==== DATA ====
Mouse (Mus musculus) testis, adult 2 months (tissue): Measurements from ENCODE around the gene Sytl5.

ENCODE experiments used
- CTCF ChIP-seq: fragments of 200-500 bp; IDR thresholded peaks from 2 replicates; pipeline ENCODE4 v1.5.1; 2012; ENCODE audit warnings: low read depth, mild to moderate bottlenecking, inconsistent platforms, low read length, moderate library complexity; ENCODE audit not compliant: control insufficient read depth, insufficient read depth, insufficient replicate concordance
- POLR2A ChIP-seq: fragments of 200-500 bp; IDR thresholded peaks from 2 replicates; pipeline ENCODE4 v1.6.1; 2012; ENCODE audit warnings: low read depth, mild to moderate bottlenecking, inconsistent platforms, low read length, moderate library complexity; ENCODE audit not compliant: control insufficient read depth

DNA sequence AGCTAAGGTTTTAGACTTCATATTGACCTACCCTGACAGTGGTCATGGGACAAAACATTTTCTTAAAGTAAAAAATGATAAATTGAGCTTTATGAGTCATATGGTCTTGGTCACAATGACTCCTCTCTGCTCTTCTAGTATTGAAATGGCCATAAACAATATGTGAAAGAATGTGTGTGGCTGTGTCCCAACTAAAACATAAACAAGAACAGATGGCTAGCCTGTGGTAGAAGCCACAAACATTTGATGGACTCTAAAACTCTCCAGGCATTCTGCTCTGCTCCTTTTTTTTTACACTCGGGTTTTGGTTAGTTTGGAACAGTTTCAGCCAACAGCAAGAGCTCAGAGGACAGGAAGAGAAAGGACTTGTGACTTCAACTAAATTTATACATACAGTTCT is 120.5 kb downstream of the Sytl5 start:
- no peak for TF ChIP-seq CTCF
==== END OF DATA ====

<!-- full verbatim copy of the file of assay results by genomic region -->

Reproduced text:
Mouse (Mus musculus) testis, adult 2 months (tissue): Measurements from ENCODE around the gene Sytl5.

ENCODE experiments used
- CTCF ChIP-seq: fragments of 200-500 bp; IDR thresholded peaks from 2 replicates; pipeline ENCODE4 v1.5.1; 2012; ENCODE audit warnings: low read depth, mild to moderate bottlenecking, inconsistent platforms, low read length, moderate library complexity; ENCODE audit not compliant: control insufficient read depth, insufficient read depth, insufficient replicate concordance
- POLR2A ChIP-seq: fragments of 200-500 bp; IDR thresholded peaks from 2 replicates; pipeline ENCODE4 v1.6.1; 2012; ENCODE audit warnings: low read depth, mild to moderate bottlenecking, inconsistent platforms, low read length, moderate library complexity; ENCODE audit not compliant: control insufficient read depth

DNA sequence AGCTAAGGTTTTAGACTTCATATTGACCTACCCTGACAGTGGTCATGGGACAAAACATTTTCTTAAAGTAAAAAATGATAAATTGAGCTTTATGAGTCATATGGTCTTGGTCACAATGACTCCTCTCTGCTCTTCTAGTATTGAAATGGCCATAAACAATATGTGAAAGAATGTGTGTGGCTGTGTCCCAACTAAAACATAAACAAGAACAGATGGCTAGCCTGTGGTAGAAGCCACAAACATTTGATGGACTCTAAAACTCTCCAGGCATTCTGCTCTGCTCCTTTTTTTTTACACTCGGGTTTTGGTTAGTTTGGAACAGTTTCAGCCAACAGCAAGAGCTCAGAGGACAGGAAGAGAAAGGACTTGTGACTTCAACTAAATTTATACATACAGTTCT is 120.5 kb downstream of the Sytl5 start:
- no peak for TF ChIP-seq CTCF